Quote by Mike_Fontenot http://www.physicsforums.com/showpos...06&postcount=7 During the constant-speed legs of the trip, BOTH twins conclude that the other twin is ageing slower. But when the trip is over, they both agree that the stay-at-home twin is older. How is that possible? It's possible because, during the turnaround, the traveler will conclude that the home twin quickly ages, with very little ageing of the traveler. The home twin concludes that neither of them ages much during the turnaround. When you add up all these segments of ageing, you get the result that the home twin is older (and both twins exactly agree on that).
Indeed. The math requires it. But trying to convince folks "why" that happens and "what it all means", is the harder part. Brian Cox summed it up pretty good ... we each coexist at all points upon our own worldline, since birth, even though this goes unbeknownst.

GrayGhost

 Quote by GrayGhost Indeed. The math requires it. But trying to convince folks "why" that happens and "what it all means", is the harder part. Brian Cox summed it up pretty good ... we each coexist at all points upon our own worldline, since birth, even though this goes unbeknownst. GrayGhost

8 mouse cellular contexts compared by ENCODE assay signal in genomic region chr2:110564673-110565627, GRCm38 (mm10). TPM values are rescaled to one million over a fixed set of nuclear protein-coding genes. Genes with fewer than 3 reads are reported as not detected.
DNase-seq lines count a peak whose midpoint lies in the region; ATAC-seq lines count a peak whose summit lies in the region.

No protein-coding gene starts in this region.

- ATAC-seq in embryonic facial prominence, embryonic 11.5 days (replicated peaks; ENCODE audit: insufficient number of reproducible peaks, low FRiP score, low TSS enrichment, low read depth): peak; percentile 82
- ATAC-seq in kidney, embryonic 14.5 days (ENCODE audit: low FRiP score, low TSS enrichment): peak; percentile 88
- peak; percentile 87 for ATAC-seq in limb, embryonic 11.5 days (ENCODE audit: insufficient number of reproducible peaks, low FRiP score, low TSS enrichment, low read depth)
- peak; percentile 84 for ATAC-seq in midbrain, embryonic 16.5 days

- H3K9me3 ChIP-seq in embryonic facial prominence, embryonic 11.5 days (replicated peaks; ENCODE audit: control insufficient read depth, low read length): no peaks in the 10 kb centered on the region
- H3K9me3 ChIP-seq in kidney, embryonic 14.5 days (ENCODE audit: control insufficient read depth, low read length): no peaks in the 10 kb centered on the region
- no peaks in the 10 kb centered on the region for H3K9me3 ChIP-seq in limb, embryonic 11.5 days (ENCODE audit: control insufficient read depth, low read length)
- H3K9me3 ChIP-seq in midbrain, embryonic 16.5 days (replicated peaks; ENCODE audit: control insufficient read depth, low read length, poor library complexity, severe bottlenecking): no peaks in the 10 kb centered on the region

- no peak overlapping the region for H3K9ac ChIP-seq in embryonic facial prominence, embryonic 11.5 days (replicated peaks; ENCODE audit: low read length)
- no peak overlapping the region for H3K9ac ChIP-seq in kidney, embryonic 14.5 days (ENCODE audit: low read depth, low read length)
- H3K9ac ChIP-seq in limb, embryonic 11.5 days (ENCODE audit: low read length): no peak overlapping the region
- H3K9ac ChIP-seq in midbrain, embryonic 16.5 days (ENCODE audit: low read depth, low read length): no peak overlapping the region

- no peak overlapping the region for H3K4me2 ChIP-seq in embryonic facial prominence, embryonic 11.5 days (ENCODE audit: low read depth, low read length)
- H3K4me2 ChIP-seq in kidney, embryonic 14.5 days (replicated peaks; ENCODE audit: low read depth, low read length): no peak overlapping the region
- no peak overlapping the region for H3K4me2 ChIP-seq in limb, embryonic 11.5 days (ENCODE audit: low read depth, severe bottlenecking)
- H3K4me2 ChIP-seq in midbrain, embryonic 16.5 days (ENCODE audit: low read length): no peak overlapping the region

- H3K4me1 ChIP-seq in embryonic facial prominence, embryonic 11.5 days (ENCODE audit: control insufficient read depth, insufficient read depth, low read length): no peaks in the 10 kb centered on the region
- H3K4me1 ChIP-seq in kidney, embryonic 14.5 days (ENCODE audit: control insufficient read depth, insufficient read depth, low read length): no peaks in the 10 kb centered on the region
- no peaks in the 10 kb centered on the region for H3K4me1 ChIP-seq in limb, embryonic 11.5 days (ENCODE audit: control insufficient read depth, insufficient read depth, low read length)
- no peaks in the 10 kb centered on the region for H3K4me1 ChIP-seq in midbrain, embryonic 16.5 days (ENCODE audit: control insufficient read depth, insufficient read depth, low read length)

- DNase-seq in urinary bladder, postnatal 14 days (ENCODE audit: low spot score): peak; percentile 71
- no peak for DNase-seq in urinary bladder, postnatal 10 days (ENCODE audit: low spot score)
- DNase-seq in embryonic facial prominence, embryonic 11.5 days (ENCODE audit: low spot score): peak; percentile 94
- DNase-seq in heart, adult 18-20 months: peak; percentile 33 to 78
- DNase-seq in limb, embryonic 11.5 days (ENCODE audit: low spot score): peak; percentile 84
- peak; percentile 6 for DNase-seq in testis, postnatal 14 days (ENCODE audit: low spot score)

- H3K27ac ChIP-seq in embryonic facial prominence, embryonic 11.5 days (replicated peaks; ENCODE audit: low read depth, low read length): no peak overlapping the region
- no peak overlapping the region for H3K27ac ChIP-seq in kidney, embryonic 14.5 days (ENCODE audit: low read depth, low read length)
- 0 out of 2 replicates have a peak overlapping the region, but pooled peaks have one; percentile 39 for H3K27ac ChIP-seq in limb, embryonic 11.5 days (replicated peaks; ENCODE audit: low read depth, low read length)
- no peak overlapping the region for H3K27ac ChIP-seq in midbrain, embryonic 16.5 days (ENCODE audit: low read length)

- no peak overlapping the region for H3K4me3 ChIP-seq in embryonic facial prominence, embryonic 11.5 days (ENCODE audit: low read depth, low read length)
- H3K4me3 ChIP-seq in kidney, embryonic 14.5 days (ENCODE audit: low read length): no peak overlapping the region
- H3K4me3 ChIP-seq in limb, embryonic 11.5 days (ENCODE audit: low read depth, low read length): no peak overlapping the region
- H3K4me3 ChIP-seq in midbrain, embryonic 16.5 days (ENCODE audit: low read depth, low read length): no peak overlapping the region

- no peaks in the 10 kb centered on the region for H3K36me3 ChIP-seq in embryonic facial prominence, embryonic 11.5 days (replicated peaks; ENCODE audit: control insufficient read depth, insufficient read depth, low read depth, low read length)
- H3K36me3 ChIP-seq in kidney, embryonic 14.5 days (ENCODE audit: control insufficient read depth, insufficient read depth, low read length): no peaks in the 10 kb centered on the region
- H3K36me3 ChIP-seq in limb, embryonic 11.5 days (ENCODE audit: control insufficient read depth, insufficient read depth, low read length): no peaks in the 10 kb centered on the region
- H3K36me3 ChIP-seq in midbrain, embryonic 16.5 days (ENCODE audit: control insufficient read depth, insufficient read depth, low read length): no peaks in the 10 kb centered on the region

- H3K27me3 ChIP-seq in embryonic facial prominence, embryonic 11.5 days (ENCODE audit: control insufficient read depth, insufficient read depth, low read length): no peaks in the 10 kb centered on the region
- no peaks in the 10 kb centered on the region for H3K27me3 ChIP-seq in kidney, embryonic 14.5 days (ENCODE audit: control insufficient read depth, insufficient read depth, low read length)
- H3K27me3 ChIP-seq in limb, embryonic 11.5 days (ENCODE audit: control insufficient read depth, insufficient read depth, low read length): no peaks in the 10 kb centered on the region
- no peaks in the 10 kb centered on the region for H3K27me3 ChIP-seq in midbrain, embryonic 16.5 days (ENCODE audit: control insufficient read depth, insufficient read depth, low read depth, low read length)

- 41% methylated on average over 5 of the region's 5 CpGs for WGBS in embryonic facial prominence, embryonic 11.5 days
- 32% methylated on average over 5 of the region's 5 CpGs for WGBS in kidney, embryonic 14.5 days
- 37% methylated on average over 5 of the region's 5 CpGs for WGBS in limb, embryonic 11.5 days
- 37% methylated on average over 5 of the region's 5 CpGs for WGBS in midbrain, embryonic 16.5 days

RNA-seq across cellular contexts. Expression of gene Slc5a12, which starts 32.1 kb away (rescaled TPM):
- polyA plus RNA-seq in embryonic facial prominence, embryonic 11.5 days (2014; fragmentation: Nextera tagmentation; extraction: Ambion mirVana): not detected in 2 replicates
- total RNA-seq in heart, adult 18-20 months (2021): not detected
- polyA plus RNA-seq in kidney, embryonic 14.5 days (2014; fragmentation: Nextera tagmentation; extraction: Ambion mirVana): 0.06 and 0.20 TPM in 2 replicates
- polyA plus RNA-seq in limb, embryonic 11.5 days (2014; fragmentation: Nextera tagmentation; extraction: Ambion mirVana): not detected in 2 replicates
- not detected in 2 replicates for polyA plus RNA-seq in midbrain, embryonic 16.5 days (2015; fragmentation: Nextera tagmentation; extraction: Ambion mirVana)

Comment From the Correct Language Police:

/ An abuse of language too often found in discussions of relativity. As used above, "Coexist" is a present tense verb.

To correct the above (, ignoring the dubious implication that somehow we and our world line are two different things): "We Coexisted in the past with our past world line.", "We Coexist now with our world line.", and "We Will Coexist with our future world line, perhaps."
/

 As I said, and as you just confirmed, it's the harder part. Anyone who doesn't like the use of the word "coexist" in discussions of relativity, likely doesn't yet fully understand the theory. It's easy to throw the equations around and obtain solutions, but explaining the meaning of the theory ... is not so easy. Brian Cox is a pretty smart fellow. He begins discussing this matter at about 1 minute into this short video clip. Take it from him, if not from me ... http://www.youtube.com/watch?v=CGetCESW-dM GrayGhost
 I am sure that Brian Cox is well meaning but statements like "All moments in time already exists," is just a meaningless string of words; as meaningless as "yesterday I will ride my bike." If he were to invoke a hypothetical meta-time he would make some sense, and perhaps he did this, but editors of that clip had left it out.

 Quote by Phrak I am sure that Brian Cox is well meaning but statements like "All moments in time already exists," is just a meaningless string of words; as meaningless as "yesterday I will ride my bike." .